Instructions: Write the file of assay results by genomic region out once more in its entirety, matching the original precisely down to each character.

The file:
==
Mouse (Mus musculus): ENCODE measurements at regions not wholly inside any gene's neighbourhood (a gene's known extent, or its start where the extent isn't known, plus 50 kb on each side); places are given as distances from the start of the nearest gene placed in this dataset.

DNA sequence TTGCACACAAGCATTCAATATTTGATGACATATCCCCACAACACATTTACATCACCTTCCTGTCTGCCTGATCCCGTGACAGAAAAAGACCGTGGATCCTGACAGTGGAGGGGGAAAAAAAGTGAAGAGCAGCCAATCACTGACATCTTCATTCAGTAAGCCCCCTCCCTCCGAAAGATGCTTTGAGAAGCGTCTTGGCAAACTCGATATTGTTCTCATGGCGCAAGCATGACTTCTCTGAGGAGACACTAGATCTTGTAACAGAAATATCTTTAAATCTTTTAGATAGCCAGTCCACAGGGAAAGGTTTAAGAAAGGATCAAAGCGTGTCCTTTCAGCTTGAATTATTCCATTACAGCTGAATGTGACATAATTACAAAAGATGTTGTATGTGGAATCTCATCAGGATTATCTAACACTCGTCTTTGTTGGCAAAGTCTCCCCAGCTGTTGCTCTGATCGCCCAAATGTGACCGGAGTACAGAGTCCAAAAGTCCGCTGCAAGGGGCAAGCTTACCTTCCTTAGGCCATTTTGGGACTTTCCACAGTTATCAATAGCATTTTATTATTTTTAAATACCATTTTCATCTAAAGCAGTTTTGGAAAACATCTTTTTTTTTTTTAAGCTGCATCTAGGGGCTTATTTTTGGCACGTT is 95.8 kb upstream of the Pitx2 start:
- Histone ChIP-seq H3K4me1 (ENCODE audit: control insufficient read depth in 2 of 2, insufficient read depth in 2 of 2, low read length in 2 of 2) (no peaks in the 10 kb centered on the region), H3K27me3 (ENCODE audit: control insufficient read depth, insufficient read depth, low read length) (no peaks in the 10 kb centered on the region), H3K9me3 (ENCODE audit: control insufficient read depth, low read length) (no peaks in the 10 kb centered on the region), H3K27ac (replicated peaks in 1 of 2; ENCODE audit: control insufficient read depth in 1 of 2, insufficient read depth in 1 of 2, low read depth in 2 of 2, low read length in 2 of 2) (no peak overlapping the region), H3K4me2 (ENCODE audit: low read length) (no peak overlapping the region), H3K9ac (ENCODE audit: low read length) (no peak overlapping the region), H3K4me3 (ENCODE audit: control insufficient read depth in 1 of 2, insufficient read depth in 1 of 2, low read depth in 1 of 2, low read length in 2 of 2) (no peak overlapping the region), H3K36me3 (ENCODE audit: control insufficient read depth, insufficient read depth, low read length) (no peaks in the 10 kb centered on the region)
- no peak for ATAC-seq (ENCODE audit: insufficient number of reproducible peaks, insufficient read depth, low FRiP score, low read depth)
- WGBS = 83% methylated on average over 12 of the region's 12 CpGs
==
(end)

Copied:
Mouse (Mus musculus): ENCODE measurements at regions not wholly inside any gene's neighbourhood (a gene's known extent, or its start where the extent isn't known, plus 50 kb on each side); places are given as distances from the start of the nearest gene placed in this dataset.

DNA sequence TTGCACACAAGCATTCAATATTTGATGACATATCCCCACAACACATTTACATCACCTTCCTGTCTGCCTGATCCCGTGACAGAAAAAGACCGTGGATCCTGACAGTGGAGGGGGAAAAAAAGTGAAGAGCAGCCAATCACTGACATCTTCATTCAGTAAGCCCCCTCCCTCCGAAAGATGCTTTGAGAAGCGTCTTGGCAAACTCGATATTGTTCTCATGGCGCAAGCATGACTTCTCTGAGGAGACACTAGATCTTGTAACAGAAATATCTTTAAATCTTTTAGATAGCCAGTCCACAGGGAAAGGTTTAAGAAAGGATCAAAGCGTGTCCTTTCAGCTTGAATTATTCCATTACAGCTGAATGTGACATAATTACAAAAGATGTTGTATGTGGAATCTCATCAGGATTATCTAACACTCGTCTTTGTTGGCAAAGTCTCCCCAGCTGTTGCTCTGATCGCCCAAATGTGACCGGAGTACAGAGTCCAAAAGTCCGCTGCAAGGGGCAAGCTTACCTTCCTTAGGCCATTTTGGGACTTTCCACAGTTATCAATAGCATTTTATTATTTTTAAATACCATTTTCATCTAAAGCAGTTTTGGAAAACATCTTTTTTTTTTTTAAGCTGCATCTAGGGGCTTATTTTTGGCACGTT is 95.8 kb upstream of the Pitx2 start:
- Histone ChIP-seq H3K4me1 (ENCODE audit: control insufficient read depth in 2 of 2, insufficient read depth in 2 of 2, low read length in 2 of 2) (no peaks in the 10 kb centered on the region), H3K27me3 (ENCODE audit: control insufficient read depth, insufficient read depth, low read length) (no peaks in the 10 kb centered on the region), H3K9me3 (ENCODE audit: control insufficient read depth, low read length) (no peaks in the 10 kb centered on the region), H3K27ac (replicated peaks in 1 of 2; ENCODE audit: control insufficient read depth in 1 of 2, insufficient read depth in 1 of 2, low read depth in 2 of 2, low read length in 2 of 2) (no peak overlapping the region), H3K4me2 (ENCODE audit: low read length) (no peak overlapping the region), H3K9ac (ENCODE audit: low read length) (no peak overlapping the region), H3K4me3 (ENCODE audit: control insufficient read depth in 1 of 2, insufficient read depth in 1 of 2, low read depth in 1 of 2, low read length in 2 of 2) (no peak overlapping the region), H3K36me3 (ENCODE audit: control insufficient read depth, insufficient read depth, low read length) (no peaks in the 10 kb centered on the region)
- no peak for ATAC-seq (ENCODE audit: insufficient number of reproducible peaks, insufficient read depth, low FRiP score, low read depth)
- WGBS = 83% methylated on average over 12 of the region's 12 CpGs